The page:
Hmm. But if the shielding window gets the click to dismiss the popup window, then the click won't go through to other apps, so it wouldn't have that "clicking outside the popup on another app dismisses the popup and switches to that app" behavior. Is it safe to create a new mouseDown event for the clicked point, but without the window filled in, and post it to the OS so it goes through to the other app? This is an area I've never dabbled in before. (Heck, this whole thing is on my undabbled list.:)

    --
    Steve Mills
    office: 952-818-3871
    home: 952-401-6255
    cell: 612-803-6157
  • Sent from my iPad

    On May 21, 2013, at 1:32 PM, Steve Mills <smills...> wrote:

    > On May 21, 2013, at 12:06:15, Kyle Sluder <kyle...> wrote:
    >
    >> One concern is that you're not going to get a mouse event for clicks that happen in other apps' windows, but that might actually be what you want.
    >
    > Good point. No, this window should behave like it's really is a popup in the sense that *any* click outside it will dismiss it, and if those clicks are in other apps, the window will dismiss and the click will go through to the other app.
    >
    >> An alternative approach would be to put up a transparent shielding window underneath your browser, and have any clicks on it dismiss the browser.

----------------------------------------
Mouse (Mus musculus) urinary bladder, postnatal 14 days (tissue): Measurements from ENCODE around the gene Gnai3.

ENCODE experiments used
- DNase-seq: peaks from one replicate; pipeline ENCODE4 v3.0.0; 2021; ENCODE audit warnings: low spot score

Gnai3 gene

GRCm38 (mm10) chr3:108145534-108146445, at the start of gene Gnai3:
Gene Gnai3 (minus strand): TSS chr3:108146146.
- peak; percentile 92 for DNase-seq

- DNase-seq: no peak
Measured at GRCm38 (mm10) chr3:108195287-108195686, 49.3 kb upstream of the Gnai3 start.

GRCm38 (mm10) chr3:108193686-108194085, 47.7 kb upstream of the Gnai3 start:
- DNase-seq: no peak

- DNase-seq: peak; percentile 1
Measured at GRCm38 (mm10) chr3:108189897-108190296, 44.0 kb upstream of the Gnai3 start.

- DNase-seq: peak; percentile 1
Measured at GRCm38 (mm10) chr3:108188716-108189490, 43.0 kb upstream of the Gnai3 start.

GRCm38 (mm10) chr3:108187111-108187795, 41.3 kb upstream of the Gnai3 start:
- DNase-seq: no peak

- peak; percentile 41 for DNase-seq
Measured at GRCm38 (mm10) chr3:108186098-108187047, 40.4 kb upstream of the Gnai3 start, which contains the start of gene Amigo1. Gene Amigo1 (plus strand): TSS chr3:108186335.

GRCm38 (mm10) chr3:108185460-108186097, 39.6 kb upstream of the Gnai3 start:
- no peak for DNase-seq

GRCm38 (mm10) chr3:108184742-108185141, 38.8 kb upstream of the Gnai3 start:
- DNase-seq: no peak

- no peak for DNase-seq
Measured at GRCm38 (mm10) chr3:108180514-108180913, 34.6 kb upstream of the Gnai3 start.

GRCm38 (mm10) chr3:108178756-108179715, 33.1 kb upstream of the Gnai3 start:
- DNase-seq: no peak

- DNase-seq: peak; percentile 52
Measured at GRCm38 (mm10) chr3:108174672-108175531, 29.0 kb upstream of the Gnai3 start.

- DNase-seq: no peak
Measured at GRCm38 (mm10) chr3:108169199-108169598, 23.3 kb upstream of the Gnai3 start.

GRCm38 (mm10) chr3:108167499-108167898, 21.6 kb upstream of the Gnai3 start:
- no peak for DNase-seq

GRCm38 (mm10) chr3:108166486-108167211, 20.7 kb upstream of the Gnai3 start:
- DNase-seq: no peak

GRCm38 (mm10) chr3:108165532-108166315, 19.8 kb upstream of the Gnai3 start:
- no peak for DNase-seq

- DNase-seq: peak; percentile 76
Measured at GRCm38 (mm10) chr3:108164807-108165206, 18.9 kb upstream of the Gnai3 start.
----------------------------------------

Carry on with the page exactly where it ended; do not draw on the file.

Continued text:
>
    > Hmm. But if the shielding window gets the click to dismiss the popup window, then the click won't go through to other apps, so it wouldn't have that "clicking outside the popup on another app dismisses the popup and switches to that app" behavior. Is it safe to create a new mouseDown event for the clicked point, but without the window filled in, and post it to the OS so it goes through to the other app? This is an area I've never dabbled in before. (Heck, this whole thing is on my undabbled list.:)
    >

    Hi Steve.  Reading your issue sparked a flashback to the mid '90s where we had the same issue in Director products.  Not sure if this is able to be handled the same way but we would create a shielding rect to catch the click behind our popup style graphic and if it registered, issue a dismiss to the graphic and a "pass" that allowed the event to continue propagating.  One other option may be to catch the click at location, dismiss your GUI element and rebroadcast the event so that it could be recaught by whatever is in scope.

    Of course, you would need to have the proper context to issue the event to if you went that route.

    Just a thought/2.

    > --
    > Steve Mills
    > office: 952-818-3871
    > home: 952-401-6255
    > cell: 612-803-6157